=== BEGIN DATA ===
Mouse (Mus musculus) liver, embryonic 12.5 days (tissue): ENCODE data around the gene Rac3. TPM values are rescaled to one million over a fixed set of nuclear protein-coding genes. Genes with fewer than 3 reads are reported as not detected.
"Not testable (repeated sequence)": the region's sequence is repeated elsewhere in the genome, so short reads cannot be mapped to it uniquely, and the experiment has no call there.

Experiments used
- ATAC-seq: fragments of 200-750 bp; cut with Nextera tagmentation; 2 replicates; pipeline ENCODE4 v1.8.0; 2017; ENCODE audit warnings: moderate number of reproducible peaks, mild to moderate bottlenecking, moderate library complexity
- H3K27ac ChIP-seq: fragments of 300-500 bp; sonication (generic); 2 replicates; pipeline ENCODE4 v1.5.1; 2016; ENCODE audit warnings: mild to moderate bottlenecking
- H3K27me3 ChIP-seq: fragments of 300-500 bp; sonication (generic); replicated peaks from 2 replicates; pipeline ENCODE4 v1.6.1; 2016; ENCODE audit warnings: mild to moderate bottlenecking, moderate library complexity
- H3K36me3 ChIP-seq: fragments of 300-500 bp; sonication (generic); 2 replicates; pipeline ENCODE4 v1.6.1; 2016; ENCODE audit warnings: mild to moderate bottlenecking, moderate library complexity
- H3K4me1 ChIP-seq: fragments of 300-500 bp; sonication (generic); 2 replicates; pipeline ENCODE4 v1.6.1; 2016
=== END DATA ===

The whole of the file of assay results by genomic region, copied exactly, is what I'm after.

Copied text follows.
Mouse (Mus musculus) liver, embryonic 12.5 days (tissue): ENCODE data around the gene Rac3. TPM values are rescaled to one million over a fixed set of nuclear protein-coding genes. Genes with fewer than 3 reads are reported as not detected.
"Not testable (repeated sequence)": the region's sequence is repeated elsewhere in the genome, so short reads cannot be mapped to it uniquely, and the experiment has no call there.

Experiments used
- ATAC-seq: fragments of 200-750 bp; cut with Nextera tagmentation; 2 replicates; pipeline ENCODE4 v1.8.0; 2017; ENCODE audit warnings: moderate number of reproducible peaks, mild to moderate bottlenecking, moderate library complexity
- H3K27ac ChIP-seq: fragments of 300-500 bp; sonication (generic); 2 replicates; pipeline ENCODE4 v1.5.1; 2016; ENCODE audit warnings: mild to moderate bottlenecking
- H3K27me3 ChIP-seq: fragments of 300-500 bp; sonication (generic); replicated peaks from 2 replicates; pipeline ENCODE4 v1.6.1; 2016; ENCODE audit warnings: mild to moderate bottlenecking, moderate library complexity
- H3K36me3 ChIP-seq: fragments of 300-500 bp; sonication (generic); 2 replicates; pipeline ENCODE4 v1.6.1; 2016; ENCODE audit warnings: mild to moderate bottlenecking, moderate library complexity
- H3K4me1 ChIP-seq: fragments of 300-500 bp; sonication (generic); 2 replicates; pipeline ENCODE4 v1.6.1; 2016